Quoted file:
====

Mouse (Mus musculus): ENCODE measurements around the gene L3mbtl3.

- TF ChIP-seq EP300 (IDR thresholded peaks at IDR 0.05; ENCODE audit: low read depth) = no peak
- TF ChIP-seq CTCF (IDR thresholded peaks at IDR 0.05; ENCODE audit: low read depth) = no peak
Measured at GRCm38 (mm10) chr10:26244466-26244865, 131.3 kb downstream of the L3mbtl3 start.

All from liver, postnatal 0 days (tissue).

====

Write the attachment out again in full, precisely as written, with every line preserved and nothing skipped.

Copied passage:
Mouse (Mus musculus): ENCODE measurements around the gene L3mbtl3.

- TF ChIP-seq EP300 (IDR thresholded peaks at IDR 0.05; ENCODE audit: low read depth) = no peak
- TF ChIP-seq CTCF (IDR thresholded peaks at IDR 0.05; ENCODE audit: low read depth) = no peak
Measured at GRCm38 (mm10) chr10:26244466-26244865, 131.3 kb downstream of the L3mbtl3 start.

All from liver, postnatal 0 days (tissue).